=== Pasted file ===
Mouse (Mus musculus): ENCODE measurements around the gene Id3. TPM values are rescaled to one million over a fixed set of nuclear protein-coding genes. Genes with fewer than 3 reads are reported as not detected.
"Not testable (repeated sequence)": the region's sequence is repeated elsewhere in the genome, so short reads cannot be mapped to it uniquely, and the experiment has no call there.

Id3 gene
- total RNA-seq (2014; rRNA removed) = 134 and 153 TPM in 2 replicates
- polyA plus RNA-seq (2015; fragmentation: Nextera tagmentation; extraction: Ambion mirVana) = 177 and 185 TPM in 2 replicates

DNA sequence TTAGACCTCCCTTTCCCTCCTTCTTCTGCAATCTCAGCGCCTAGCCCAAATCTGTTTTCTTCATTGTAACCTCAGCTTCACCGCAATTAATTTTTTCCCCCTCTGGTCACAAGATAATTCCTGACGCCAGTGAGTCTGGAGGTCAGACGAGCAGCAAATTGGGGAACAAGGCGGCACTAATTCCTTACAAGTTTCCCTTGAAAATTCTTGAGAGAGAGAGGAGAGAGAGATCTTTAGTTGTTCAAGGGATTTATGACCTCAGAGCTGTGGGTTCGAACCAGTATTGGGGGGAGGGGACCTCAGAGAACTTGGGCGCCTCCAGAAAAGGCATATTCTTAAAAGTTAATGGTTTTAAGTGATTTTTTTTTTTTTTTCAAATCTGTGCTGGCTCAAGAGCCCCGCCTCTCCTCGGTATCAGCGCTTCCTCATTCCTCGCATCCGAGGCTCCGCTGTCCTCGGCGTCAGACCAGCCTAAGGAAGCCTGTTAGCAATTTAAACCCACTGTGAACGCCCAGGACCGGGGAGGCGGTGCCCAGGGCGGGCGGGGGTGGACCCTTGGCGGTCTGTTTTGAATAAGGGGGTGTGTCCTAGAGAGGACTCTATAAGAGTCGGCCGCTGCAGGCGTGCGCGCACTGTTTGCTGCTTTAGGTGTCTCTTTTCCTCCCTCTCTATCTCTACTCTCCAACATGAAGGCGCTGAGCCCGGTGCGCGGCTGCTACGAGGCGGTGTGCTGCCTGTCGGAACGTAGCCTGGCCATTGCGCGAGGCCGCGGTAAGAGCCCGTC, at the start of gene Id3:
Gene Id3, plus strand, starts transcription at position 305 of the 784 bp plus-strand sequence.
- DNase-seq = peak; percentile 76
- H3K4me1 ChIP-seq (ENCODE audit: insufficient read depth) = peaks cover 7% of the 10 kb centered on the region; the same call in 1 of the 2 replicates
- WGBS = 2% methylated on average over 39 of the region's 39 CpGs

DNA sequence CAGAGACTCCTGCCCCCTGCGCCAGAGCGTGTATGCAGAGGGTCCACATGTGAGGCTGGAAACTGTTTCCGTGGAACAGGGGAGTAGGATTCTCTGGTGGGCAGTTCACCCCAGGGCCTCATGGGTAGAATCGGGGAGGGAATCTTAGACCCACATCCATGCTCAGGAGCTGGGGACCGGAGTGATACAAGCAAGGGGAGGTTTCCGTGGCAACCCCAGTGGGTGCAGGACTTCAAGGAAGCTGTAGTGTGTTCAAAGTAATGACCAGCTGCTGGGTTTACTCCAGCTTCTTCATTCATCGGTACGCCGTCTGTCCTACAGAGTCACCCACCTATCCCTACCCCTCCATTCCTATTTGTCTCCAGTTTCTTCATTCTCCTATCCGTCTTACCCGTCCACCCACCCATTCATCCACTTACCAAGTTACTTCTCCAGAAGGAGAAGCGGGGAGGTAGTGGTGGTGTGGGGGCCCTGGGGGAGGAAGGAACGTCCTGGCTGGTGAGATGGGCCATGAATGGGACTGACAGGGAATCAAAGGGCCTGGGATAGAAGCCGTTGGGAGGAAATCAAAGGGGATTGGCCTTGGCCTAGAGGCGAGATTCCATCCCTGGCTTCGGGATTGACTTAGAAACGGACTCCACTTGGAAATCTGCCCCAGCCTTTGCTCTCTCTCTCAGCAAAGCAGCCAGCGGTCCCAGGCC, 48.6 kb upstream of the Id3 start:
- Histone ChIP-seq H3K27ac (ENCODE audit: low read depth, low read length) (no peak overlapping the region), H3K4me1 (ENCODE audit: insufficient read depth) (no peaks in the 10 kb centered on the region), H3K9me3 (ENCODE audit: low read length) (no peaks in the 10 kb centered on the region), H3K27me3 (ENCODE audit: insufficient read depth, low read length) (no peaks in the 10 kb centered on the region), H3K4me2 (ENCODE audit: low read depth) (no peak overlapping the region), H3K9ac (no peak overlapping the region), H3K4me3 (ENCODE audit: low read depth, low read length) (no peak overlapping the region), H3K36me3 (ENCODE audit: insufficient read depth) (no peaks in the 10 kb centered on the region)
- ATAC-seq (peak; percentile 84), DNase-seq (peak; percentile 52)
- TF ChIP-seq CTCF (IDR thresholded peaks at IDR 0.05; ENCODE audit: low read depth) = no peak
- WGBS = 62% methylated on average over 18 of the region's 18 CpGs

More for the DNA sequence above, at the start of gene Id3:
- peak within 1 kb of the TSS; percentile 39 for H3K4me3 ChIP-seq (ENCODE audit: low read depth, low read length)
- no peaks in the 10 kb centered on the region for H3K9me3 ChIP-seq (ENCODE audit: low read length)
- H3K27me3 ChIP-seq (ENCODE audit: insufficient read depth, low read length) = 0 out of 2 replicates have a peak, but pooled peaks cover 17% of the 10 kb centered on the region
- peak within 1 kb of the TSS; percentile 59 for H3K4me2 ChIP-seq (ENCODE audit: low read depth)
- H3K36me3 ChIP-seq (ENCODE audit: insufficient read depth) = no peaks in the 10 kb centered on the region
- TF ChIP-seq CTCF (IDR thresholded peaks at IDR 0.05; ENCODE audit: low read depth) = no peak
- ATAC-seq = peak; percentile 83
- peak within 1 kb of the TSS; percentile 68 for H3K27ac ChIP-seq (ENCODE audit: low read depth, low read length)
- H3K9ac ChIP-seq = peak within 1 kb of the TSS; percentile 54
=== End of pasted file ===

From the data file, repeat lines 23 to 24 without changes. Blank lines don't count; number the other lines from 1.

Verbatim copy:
- ATAC-seq = peak; percentile 83
- peak within 1 kb of the TSS; percentile 68 for H3K27ac ChIP-seq (ENCODE audit: low read depth, low read length)